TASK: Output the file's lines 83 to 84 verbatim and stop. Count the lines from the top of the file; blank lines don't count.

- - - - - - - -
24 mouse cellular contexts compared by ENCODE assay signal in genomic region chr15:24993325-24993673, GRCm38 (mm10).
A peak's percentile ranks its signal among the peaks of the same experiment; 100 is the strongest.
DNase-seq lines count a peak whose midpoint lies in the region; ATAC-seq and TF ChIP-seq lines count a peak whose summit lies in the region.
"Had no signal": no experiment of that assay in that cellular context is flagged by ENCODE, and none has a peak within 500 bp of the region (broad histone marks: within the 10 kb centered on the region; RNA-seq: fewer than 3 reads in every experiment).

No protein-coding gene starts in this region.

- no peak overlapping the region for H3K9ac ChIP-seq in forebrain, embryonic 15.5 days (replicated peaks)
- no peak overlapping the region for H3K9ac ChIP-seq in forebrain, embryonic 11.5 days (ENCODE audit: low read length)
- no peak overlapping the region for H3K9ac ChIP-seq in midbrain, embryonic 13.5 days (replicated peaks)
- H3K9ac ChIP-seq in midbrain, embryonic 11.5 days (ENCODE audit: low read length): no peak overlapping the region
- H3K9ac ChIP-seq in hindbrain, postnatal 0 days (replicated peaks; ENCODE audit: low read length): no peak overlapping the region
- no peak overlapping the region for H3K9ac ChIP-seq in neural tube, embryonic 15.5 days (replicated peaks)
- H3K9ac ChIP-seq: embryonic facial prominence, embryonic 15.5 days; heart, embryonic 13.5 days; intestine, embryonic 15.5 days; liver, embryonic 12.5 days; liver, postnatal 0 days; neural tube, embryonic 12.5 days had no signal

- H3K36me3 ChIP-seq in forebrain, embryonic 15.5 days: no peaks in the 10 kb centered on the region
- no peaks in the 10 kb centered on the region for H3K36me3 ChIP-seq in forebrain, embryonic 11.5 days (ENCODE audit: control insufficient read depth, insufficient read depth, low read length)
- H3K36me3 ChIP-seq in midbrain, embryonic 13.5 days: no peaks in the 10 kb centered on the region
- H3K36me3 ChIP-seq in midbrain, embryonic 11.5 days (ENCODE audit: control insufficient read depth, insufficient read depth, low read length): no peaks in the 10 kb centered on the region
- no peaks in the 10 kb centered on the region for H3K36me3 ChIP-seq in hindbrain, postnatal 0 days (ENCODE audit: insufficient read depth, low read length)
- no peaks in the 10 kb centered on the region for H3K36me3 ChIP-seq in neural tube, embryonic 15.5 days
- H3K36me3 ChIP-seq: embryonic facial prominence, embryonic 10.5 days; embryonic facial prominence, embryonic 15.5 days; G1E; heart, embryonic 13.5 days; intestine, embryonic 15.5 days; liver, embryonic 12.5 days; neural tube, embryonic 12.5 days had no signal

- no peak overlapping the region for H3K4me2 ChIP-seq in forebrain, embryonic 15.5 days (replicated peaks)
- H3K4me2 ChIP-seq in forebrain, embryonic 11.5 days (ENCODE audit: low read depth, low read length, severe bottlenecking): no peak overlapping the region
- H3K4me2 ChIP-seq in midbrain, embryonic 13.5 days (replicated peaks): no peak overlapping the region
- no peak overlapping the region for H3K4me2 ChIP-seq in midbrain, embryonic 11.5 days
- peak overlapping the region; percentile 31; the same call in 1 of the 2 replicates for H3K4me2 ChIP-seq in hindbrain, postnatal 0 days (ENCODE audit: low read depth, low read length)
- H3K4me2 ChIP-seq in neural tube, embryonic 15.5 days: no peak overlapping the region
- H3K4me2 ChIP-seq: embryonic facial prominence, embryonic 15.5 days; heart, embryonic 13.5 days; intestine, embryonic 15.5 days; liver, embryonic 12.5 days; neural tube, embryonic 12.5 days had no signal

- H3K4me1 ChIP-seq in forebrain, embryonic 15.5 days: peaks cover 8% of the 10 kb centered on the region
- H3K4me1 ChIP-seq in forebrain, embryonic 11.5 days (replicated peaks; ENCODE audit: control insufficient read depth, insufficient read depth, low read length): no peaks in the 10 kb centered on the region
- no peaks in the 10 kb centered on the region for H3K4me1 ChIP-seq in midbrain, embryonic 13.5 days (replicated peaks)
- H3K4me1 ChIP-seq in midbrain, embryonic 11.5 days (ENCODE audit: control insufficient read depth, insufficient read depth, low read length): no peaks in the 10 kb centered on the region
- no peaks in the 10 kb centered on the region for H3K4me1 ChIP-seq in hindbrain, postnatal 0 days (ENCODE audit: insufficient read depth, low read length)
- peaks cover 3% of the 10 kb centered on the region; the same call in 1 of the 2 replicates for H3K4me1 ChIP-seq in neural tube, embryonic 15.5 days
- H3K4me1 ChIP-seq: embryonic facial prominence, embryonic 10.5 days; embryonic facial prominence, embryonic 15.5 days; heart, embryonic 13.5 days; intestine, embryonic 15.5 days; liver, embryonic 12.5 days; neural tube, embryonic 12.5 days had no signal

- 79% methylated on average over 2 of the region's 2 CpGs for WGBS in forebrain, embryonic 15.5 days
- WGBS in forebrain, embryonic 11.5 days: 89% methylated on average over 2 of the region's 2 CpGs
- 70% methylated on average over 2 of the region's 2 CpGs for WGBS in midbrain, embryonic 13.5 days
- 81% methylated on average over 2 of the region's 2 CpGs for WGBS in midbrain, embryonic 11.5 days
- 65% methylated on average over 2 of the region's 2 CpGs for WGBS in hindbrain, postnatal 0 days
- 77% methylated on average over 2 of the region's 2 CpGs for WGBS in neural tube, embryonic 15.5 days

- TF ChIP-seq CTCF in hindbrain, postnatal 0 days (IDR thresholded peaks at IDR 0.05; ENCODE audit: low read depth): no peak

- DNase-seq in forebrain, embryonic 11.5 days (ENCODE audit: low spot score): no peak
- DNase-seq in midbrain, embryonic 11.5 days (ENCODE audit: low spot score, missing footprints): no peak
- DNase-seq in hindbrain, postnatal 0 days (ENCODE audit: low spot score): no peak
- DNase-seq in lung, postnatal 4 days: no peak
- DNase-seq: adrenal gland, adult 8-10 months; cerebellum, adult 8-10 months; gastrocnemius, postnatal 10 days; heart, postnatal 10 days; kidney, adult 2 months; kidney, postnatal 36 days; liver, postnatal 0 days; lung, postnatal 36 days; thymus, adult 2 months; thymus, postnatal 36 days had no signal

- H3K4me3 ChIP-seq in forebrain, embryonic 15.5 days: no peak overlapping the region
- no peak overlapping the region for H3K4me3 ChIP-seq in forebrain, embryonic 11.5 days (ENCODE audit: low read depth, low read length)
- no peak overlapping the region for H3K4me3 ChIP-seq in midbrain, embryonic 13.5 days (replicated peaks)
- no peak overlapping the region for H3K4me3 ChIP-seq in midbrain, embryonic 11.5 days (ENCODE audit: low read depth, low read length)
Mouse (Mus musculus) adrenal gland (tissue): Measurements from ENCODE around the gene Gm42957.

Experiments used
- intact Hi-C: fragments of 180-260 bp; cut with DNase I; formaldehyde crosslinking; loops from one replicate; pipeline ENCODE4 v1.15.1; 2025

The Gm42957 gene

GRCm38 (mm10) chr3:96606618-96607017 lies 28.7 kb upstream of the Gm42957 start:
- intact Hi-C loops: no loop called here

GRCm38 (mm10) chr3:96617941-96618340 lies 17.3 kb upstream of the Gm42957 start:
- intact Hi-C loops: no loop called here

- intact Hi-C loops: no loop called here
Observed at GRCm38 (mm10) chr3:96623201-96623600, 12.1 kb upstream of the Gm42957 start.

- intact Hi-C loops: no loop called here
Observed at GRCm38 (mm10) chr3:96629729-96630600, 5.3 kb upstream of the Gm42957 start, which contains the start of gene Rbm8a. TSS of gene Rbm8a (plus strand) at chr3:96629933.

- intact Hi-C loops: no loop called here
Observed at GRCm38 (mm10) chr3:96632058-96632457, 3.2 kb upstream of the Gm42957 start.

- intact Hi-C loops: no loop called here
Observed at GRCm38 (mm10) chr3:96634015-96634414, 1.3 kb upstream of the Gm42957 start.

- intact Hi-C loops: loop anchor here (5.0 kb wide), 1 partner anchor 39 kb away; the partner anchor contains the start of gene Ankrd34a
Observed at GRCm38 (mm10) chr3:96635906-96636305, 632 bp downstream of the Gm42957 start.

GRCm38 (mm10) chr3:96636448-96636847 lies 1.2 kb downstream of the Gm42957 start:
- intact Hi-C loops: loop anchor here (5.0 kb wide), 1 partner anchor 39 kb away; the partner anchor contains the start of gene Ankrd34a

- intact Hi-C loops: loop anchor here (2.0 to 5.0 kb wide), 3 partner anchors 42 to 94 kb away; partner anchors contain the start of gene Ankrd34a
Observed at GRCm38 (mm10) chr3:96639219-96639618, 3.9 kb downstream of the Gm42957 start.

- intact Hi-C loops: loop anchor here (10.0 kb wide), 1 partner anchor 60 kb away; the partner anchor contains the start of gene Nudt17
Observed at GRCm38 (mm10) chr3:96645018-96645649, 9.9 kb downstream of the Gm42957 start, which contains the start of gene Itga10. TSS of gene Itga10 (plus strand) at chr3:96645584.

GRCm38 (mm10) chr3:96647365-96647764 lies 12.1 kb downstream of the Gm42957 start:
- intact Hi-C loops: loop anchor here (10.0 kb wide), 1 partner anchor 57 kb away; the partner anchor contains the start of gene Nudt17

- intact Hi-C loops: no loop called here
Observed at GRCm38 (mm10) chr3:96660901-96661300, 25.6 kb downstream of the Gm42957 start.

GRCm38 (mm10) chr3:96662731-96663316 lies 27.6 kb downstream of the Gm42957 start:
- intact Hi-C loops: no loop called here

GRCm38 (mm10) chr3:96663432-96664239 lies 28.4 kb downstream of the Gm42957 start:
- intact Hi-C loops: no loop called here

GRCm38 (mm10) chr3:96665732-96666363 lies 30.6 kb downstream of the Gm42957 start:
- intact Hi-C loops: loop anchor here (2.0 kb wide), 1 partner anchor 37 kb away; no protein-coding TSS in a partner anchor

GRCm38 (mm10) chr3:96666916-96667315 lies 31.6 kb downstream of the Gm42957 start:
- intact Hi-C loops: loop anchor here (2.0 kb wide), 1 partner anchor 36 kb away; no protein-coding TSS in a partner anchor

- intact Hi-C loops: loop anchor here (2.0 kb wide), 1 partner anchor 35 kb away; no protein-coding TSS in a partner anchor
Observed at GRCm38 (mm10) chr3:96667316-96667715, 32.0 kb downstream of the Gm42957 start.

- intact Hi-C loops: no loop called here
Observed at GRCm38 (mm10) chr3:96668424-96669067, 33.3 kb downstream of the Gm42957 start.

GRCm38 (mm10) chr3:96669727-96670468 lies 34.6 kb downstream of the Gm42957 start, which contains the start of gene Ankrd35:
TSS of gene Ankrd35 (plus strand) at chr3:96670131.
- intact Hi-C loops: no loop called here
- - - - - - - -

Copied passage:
- intact Hi-C loops: loop anchor here (2.0 kb wide), 1 partner anchor 37 kb away; no protein-coding TSS in a partner anchor

GRCm38 (mm10) chr3:96666916-96667315 lies 31.6 kb downstream of the Gm42957 start: